IIE is responding by providing emergency assistance and educational opportunities to Syrian students and scholars. IIE’s Scholar Rescue Fund is supporting more than 50 Syrian professors and researchers to resume their academic work in safety outside Syria. The IIE Syria Consortium for Higher Education in Crisis connected 70 Syrian students with scholarships in the United States in 2013, and plans to help up to 1000 students in 2014.

These efforts are not enough. To prevent a lost generation of Syrians who are cut off from their studies, the international community must also find local and regional solutions within the countries hosting Syrian refugees. For this reason, IIE is partnering with UC Davis to produce the first known study on the impact of the Syrian refugee crisis on higher education. We hope that this study will convince governments, donors, and international organizations to consider higher education initiatives an essential part of the humanitarian response and future development efforts. We also hope it will be useful to practitioners and organizations as they design educational programs for Syrian refugees. The IIE-UC Davis research team completed a preliminary study in Jordan in May 2013, and we will be in northern Iraq and Turkey later this summer.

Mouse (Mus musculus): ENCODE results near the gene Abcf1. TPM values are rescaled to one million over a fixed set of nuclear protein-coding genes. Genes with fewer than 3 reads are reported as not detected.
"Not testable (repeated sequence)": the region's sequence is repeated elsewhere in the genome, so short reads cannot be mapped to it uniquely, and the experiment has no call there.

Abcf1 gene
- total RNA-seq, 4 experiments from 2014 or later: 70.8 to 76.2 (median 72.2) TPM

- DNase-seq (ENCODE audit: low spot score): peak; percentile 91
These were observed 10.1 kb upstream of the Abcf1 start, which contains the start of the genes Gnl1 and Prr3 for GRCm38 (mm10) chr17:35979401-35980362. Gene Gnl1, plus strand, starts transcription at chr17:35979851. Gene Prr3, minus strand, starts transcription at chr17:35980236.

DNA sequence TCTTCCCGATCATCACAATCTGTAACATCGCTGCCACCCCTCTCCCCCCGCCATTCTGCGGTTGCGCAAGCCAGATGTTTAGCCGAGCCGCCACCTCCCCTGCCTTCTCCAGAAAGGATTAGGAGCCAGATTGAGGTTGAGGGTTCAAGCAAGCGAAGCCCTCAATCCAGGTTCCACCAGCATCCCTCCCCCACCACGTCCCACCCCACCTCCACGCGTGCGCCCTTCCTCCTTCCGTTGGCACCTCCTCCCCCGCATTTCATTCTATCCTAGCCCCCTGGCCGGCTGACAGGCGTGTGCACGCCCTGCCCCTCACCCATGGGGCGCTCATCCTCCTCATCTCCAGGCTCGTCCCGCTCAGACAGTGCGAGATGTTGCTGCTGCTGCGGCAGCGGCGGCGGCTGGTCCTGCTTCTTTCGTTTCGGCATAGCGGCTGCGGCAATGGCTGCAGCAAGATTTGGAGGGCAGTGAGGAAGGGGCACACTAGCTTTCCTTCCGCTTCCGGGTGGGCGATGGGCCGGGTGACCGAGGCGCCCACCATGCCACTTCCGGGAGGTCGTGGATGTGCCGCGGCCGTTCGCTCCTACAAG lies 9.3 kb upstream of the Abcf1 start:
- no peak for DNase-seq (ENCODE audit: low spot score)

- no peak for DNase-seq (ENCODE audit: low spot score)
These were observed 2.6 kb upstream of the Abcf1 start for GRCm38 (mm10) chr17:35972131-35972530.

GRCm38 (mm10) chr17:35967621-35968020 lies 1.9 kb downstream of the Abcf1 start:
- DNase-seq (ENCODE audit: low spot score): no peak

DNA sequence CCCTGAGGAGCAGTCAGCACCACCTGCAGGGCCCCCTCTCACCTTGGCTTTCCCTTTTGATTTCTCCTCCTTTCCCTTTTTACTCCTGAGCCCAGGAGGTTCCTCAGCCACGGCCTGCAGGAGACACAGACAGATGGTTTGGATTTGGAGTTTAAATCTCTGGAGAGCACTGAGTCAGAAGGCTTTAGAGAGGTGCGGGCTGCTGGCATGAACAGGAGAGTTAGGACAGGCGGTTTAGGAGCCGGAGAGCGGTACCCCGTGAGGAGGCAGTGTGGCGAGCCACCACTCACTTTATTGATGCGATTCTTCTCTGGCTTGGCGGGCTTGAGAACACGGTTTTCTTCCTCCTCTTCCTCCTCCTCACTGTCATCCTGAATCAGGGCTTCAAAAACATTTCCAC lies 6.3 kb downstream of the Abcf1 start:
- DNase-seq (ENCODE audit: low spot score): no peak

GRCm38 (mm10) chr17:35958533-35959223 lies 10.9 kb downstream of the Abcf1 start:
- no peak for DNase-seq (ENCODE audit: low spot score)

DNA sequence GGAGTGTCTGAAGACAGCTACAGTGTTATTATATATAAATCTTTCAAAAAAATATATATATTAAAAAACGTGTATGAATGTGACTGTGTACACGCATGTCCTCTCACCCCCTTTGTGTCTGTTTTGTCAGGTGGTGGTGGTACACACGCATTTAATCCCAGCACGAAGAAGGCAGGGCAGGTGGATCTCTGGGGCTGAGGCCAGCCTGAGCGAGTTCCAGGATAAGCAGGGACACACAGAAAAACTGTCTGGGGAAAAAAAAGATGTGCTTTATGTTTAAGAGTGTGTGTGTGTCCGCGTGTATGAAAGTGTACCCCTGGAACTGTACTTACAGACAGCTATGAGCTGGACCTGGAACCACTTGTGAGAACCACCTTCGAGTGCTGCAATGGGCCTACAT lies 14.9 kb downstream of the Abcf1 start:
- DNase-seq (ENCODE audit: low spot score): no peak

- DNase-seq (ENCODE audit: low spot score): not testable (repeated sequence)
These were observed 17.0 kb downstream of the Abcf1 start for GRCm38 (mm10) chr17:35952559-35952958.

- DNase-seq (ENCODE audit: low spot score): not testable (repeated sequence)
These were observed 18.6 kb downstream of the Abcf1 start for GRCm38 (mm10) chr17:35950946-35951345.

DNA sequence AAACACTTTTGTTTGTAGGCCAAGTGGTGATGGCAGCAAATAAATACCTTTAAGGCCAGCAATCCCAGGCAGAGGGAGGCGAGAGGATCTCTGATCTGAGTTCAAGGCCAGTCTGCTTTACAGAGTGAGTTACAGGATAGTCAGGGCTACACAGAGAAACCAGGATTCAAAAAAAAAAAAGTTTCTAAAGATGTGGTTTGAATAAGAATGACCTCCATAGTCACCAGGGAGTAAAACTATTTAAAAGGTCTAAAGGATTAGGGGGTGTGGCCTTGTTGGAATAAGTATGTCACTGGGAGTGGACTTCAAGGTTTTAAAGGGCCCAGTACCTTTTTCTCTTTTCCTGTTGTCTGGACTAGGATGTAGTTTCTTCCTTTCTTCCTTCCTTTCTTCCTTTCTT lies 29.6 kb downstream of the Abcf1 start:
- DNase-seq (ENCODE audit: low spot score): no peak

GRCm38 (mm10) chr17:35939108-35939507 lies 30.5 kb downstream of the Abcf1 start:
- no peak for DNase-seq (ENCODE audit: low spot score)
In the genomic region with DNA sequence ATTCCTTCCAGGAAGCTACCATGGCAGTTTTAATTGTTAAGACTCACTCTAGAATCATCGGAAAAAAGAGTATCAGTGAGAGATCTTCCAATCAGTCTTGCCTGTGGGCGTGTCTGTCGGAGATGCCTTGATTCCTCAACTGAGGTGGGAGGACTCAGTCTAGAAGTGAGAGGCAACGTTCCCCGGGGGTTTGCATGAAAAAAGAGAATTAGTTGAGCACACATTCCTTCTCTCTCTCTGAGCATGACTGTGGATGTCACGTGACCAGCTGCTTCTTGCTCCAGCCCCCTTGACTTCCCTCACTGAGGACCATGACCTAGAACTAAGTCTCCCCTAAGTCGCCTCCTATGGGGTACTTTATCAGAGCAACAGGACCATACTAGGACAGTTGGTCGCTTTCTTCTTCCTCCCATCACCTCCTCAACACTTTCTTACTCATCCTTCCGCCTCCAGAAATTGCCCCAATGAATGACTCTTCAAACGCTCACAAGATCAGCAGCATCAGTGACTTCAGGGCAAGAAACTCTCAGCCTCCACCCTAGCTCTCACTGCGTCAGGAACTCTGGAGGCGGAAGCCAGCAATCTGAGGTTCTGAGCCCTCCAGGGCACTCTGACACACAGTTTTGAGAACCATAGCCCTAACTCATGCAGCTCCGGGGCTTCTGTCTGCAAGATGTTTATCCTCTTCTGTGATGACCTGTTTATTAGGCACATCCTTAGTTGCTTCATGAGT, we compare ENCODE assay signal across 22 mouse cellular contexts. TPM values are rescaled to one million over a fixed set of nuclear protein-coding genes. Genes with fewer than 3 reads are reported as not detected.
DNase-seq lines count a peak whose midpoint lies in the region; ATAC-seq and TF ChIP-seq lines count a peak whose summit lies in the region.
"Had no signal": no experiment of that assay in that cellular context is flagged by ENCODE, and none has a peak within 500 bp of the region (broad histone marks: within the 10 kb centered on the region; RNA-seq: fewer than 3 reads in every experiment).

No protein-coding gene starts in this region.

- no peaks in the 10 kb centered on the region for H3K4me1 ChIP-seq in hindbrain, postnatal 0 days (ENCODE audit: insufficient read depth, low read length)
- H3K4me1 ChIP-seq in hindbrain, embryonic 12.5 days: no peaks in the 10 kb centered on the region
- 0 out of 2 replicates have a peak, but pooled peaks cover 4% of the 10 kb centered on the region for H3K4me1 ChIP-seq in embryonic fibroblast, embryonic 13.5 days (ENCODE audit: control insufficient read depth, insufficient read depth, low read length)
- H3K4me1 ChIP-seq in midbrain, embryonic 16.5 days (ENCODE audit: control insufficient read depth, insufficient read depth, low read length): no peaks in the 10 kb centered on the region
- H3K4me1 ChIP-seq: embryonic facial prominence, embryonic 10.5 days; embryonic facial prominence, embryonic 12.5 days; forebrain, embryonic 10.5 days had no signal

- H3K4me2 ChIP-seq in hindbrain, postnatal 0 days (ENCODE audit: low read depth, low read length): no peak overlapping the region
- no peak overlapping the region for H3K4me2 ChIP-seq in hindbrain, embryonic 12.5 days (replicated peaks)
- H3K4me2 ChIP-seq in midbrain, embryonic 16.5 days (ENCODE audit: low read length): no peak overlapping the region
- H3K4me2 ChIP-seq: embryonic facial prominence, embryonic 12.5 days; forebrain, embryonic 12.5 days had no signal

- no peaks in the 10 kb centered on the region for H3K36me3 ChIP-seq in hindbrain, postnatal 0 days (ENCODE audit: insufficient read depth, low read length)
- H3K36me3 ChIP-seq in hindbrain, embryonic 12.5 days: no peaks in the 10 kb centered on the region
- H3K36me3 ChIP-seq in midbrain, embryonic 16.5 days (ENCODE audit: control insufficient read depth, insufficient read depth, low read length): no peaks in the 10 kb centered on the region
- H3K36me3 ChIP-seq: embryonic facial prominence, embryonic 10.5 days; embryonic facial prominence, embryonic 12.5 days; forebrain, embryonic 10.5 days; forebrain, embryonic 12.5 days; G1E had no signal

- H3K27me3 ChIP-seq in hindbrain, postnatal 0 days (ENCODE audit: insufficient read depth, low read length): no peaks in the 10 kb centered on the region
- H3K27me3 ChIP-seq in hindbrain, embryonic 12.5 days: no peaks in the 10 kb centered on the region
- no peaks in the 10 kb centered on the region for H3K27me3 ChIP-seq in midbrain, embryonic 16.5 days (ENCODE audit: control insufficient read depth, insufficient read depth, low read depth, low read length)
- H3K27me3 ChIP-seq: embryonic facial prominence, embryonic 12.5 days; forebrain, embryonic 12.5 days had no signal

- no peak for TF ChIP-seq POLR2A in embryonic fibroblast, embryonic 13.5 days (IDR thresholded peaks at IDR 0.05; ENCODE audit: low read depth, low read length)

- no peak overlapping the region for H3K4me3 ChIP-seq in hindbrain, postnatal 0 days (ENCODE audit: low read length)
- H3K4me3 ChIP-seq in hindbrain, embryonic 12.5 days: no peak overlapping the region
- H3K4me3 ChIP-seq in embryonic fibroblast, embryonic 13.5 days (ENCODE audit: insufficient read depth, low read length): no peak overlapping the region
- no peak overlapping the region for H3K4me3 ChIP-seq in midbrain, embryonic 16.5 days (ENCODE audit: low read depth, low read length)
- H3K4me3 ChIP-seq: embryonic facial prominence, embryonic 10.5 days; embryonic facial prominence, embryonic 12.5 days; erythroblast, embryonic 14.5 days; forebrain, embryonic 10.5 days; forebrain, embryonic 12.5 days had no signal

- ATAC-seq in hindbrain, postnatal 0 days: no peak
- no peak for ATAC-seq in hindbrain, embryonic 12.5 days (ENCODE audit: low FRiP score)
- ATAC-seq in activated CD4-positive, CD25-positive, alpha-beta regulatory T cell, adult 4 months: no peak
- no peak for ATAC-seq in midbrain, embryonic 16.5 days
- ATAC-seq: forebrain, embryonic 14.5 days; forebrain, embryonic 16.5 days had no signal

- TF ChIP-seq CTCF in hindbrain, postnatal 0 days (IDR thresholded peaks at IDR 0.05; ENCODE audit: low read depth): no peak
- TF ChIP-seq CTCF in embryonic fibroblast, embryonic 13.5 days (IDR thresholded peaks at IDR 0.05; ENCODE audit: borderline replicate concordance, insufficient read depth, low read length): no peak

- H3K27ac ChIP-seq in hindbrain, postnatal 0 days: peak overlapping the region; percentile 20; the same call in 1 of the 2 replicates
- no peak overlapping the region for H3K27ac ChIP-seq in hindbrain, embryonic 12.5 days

Our trip to Lebanon was sobering. My last visit to this stunningly beautiful yet perpetually insecure country was in 2005, just prior to the outbreak of a brief and devastating war with Israel. At that time, there was a sense of optimism, as Lebanese felt their country was on the path to stability.